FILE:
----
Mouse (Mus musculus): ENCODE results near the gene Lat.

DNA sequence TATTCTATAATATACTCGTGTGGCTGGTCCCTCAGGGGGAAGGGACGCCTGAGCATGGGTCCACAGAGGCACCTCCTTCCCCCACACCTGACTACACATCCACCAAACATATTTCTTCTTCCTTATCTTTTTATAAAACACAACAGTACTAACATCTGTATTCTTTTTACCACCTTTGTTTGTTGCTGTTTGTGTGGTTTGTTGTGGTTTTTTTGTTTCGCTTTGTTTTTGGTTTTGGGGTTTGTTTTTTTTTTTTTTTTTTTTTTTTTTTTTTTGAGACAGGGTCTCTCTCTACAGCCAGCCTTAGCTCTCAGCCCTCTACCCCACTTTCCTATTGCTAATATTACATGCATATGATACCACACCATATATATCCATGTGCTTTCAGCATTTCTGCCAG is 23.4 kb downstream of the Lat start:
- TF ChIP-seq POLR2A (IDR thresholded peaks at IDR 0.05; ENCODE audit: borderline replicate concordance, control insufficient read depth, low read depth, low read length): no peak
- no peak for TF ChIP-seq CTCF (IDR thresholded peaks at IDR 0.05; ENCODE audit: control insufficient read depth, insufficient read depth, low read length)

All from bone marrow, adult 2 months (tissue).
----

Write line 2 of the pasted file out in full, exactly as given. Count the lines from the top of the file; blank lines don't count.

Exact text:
DNA sequence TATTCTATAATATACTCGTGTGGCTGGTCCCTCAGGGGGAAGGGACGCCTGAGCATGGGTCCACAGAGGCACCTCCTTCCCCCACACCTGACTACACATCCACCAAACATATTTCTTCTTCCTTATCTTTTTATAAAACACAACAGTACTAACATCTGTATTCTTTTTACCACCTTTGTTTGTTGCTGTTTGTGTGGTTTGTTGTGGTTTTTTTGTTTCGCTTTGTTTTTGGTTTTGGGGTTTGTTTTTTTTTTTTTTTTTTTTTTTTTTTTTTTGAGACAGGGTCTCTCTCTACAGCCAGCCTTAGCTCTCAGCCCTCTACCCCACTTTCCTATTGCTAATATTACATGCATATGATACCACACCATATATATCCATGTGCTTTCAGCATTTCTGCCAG is 23.4 kb downstream of the Lat start: